Value Politics in Japan and Europe
- Available for pre-order. Item will ship after November 30, 2021
This book explains the increasing importance of value politics in Europe and Japan, shedding light on various arenas: social values; parties, elections and politics; public action, private sector and law; identity politics and religion; media and public spheres.
It analyses how, against different but commensurable backgrounds, the rise of value politics alters (or not) the political game, for which purposes and with which effects. Applying both qualitative and quantitative methods from a wide range of primary and secondary sources, the comparison is organized by joining skills from experts of Japan and Europe and by systematizing a common analytical framework for the two cases. As such, it presents a revealing and unique analysis of the changing relationship between values and political behaviour in the two polities. Beyond the comparison, it also documents the opportunities and challenges underlying the interactions between Europe, Japan and the rest of the world; and the competition/combination between different versions of modernity.
This book is of key interest to scholars and students of European studies and politics, Asian politics/studies, Japanese studies/politics and more broadly to comparative politics, sociology, cultural/media studies, and economics.
Table of Contents
1. Introduction - Values in Japan and Europe: A comparative historical, socio-cultural and political perspective
François Foret and Airo Hino
2. Are authoritarian values in Europe and Japan on the rise?
Frédéric Gonthier, Willy Jou, and Airo Hino
3. An exploration of the salience of authoritarianism in Japanese and European party manifestos
Régis Dandoy and Hiroki Ogawa
4. Decline of pillarisation in Europe, resilience in Japan? The case of value-based parties: Komeito and Christian democracy
Masahisa Endo, François Foret Airo Hino
5. From Filter Bubble to Social Divide: Social Polarisation in Europe and Japan
Robert A. Fahey and Stefano Camatarri
6. Values in Japanese and European news media: The representation of news diversity within a medium and across media
7. Values in the securitization of religion in Japan and Europe
8. The role of Values in Managing Diversity in Europe and Japan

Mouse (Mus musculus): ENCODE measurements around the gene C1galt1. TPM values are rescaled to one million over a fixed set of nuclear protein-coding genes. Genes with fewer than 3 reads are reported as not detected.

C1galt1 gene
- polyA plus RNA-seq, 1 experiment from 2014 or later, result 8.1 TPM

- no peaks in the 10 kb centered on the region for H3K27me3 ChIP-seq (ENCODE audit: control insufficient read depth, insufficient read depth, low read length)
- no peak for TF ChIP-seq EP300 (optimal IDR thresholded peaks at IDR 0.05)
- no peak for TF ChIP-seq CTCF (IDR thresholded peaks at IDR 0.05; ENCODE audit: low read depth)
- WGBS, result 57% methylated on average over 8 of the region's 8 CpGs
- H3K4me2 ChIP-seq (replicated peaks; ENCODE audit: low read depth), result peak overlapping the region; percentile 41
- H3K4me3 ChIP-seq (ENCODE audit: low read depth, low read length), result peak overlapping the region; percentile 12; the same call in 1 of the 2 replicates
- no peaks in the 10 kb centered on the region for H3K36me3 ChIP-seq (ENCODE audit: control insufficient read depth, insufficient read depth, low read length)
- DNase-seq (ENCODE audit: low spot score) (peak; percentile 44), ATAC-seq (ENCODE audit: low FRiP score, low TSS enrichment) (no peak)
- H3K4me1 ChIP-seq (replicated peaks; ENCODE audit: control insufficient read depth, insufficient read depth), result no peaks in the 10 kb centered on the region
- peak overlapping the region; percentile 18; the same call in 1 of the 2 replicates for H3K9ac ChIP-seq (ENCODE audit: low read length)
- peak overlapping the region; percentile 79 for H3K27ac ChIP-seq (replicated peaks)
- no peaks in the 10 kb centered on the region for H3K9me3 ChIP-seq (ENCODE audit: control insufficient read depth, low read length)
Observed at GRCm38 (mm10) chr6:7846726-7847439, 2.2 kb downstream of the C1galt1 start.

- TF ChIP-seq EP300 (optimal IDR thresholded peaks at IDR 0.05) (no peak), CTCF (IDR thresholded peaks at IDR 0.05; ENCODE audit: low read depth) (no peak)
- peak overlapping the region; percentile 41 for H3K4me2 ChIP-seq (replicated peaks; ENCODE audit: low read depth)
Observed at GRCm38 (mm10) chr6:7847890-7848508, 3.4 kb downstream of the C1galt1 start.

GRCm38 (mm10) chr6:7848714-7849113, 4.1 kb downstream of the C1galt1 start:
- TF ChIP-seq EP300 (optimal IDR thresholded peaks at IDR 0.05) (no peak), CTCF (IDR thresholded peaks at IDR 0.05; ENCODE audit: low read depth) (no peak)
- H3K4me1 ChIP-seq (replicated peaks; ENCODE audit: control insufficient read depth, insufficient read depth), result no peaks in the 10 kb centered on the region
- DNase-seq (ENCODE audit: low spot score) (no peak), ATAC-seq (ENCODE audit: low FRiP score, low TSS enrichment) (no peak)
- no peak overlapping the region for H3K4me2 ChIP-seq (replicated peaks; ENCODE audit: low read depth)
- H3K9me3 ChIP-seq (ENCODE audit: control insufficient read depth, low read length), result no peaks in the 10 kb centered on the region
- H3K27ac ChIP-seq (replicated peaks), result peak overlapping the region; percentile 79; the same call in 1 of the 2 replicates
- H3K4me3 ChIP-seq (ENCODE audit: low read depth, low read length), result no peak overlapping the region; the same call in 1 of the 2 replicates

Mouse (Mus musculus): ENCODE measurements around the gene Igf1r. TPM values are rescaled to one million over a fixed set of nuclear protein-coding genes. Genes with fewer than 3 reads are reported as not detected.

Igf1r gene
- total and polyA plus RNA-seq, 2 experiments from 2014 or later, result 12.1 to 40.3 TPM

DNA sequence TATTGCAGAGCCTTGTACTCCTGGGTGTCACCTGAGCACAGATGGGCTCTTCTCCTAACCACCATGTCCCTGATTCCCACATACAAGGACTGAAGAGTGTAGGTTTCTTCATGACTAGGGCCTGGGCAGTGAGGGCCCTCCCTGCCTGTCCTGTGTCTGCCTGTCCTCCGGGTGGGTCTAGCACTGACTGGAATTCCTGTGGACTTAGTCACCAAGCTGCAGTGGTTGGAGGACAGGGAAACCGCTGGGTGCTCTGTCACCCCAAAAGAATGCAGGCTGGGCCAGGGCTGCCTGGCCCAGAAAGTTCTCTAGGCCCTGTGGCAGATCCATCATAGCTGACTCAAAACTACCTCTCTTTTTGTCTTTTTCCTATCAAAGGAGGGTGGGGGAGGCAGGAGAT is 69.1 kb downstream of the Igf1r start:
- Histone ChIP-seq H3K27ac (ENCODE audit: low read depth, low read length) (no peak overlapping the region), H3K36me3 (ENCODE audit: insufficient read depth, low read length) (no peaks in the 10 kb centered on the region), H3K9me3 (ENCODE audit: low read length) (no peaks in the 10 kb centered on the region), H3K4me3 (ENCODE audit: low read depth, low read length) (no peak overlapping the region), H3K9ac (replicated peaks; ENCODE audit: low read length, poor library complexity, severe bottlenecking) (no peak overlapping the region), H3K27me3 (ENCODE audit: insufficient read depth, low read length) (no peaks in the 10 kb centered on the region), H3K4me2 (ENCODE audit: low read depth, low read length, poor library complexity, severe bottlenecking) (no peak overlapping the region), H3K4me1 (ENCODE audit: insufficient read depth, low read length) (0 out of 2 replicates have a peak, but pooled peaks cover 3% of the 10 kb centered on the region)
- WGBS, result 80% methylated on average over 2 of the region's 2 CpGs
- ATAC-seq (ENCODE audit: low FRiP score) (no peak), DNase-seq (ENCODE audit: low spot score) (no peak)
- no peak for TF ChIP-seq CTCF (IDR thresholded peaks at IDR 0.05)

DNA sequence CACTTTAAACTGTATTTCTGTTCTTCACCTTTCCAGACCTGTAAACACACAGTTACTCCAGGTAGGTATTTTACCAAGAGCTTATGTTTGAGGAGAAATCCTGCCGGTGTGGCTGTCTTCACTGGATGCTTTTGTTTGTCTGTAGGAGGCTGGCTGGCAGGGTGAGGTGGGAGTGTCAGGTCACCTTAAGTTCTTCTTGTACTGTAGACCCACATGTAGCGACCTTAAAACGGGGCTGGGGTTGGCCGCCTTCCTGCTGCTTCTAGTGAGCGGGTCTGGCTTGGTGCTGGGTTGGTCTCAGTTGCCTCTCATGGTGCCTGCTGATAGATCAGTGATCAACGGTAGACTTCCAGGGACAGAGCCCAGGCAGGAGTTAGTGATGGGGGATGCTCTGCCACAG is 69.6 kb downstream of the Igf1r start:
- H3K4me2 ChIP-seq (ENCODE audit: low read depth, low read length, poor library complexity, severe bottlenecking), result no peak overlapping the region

Corinne Torrekens and Vanessa Frangville
9. Values at the crossroads of politics and the market. The Ghosn affair as a test of corporate transparency and accountability
Ignacio J. Miñambres and Jana Vargovčíková
François Foret and Airo Hino
François Foret is Professor of Political Science at the Université Libre de Bruxelles, Belgium, and Researcher at Cevipol.
Airo Hino is Professor at the School of Political Science and Economics at Waseda University, Japan.
"This book offers rigorous and in-depth comparative discussions on "values politics" in Japan and in Europe. It will be of interest to scholars in international relations and politics, Japanese Studies and to policy makers in both Japan and Europe."
Erica Baffelli, University of Manchester, UK
"Experience of value upheavals, with an emerging orientation toward authoritarianism and crises of legitimacy on democracy, has been much discussed but independently in both Japan and Europe in the first two decades of the 21st century. Does this actually occur in common or show any difference between Japan and Europe? What groups of citizens are supporting the trend? This fascinating volume, collaborated by joint research of Japanese and European scholars, asks these questions from multiple perspectives using powerful multi-empirical methods with effective use of comparative datasets, shows how much value changes in Japan and Europe are constrained by polarization and diversification in the political, sociocultural, historical, institutional context as well as social network and media. It also examines the differentiation of authoritarian value for different demographic groups in Japan, where Asian vertical social-relational emphasis and harmony-oriented values are amalgamated, and reveals its contrast with Europe, where the values are much linked with ideological fissures."
Ken’ichi Ikeda, Doshisha University, Japan